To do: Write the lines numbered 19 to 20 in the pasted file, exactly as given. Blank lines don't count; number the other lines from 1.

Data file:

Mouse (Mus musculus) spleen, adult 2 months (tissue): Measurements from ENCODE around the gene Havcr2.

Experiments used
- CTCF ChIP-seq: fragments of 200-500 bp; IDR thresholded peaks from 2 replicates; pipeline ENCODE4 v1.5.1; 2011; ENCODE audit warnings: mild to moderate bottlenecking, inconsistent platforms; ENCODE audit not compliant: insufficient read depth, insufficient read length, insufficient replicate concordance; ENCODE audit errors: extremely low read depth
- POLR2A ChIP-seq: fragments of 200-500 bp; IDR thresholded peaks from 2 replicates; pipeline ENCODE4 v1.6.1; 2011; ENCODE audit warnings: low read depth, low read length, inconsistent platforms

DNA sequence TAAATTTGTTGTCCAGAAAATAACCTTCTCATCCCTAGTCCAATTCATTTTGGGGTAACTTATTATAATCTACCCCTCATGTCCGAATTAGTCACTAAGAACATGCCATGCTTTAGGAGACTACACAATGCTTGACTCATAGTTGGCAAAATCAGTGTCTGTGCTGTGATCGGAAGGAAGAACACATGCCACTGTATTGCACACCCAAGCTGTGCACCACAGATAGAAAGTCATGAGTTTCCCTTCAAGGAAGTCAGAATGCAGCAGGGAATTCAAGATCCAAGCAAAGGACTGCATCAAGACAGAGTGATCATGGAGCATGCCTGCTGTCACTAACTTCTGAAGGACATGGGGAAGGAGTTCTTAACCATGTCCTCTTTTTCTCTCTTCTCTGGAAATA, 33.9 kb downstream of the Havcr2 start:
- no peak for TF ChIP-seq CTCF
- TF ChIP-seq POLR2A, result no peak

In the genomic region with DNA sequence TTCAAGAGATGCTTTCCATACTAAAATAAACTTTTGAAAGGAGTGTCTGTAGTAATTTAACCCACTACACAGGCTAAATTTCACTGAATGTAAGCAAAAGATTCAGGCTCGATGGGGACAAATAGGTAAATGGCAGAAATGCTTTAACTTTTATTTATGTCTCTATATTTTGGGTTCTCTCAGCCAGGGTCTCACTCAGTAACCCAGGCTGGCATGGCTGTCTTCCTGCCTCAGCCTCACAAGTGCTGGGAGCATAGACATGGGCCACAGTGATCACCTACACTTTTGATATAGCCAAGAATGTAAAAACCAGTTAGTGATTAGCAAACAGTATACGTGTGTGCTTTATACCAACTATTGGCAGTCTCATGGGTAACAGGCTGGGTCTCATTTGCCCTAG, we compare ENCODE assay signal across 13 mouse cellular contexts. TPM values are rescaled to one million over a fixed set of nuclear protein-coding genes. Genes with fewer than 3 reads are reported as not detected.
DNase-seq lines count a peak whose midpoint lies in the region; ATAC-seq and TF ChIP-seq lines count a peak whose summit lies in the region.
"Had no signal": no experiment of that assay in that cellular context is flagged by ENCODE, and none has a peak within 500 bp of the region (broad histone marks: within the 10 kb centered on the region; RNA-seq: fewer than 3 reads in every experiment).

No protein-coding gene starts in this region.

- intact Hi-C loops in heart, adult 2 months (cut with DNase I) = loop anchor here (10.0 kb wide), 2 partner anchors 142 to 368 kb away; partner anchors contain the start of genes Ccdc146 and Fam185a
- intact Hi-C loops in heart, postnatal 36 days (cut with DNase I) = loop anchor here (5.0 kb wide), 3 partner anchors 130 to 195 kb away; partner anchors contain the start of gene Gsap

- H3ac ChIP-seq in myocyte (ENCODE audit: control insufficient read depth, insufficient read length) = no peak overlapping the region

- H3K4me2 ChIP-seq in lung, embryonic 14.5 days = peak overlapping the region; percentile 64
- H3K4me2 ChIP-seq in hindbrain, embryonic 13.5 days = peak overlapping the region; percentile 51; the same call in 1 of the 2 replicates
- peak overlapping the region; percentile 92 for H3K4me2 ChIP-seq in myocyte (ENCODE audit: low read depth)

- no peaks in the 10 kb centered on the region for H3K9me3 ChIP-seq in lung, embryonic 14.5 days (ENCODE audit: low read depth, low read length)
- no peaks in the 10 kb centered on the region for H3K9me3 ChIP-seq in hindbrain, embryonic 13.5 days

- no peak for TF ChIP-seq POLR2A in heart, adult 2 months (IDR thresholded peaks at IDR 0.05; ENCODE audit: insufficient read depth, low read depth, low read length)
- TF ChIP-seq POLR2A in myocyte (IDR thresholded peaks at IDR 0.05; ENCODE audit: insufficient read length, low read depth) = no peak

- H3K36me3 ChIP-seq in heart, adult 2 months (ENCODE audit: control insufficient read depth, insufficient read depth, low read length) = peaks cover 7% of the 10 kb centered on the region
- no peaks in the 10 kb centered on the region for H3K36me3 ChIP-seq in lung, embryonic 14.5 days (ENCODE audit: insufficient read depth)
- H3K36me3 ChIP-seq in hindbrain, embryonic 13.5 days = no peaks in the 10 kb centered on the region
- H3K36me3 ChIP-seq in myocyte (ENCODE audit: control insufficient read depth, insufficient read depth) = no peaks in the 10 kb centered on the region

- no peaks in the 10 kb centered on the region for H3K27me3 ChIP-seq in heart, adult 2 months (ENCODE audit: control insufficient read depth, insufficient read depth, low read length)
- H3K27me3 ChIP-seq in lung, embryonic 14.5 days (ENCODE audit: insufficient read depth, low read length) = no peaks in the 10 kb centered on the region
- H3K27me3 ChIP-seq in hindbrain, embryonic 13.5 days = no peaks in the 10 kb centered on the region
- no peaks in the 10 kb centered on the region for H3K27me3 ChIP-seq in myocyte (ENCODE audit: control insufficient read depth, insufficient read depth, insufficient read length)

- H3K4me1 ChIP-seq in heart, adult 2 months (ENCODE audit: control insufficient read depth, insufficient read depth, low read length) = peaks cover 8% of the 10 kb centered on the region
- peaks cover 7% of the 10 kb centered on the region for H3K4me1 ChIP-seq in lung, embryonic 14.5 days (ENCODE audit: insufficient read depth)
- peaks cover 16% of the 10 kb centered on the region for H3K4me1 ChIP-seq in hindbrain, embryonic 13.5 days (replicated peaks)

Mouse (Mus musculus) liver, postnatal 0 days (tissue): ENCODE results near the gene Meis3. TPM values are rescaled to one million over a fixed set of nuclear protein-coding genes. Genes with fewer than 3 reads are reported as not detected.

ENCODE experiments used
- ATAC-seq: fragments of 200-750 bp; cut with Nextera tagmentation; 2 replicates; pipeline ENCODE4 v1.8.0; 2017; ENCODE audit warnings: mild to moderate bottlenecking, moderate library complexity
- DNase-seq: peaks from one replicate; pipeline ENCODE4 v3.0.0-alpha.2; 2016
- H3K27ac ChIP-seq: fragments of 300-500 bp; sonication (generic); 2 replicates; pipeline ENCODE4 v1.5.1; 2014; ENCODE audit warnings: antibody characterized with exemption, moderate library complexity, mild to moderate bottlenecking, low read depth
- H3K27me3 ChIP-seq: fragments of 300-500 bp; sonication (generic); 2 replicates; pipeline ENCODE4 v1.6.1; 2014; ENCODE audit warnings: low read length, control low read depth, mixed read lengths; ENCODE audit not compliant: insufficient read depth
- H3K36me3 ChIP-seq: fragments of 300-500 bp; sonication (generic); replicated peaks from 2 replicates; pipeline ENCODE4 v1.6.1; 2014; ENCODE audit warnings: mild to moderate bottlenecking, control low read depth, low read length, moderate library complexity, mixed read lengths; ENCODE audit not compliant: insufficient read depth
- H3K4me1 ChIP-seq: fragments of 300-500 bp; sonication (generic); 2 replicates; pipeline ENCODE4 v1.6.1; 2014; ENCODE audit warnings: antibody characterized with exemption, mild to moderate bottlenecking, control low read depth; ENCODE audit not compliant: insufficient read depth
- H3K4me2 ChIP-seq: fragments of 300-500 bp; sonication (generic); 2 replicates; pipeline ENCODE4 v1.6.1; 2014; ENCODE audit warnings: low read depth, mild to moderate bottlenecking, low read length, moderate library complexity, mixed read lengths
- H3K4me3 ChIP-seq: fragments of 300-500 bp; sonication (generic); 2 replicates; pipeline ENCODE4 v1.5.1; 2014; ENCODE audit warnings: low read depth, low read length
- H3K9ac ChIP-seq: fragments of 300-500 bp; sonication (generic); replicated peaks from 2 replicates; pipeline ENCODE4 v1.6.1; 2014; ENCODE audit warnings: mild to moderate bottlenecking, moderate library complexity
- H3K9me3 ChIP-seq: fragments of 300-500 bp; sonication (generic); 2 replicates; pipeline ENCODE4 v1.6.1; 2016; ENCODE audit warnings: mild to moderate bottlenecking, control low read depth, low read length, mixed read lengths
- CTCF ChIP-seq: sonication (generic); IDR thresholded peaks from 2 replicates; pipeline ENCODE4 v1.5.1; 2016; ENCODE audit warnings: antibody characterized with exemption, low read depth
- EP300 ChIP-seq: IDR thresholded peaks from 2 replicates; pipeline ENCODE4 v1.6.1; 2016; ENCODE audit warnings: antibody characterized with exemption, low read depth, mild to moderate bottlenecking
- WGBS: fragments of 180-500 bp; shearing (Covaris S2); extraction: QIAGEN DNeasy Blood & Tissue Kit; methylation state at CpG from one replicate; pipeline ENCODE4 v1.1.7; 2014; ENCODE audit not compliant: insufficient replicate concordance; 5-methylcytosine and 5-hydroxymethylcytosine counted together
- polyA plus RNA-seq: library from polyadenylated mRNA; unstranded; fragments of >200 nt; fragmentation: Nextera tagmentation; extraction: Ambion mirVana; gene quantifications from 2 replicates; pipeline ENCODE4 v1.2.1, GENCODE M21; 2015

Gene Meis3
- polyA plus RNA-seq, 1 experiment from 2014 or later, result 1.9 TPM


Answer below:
- no peaks in the 10 kb centered on the region for H3K9me3 ChIP-seq in hindbrain, embryonic 13.5 days

- no peak for TF ChIP-seq POLR2A in heart, adult 2 months (IDR thresholded peaks at IDR 0.05; ENCODE audit: insufficient read depth, low read depth, low read length)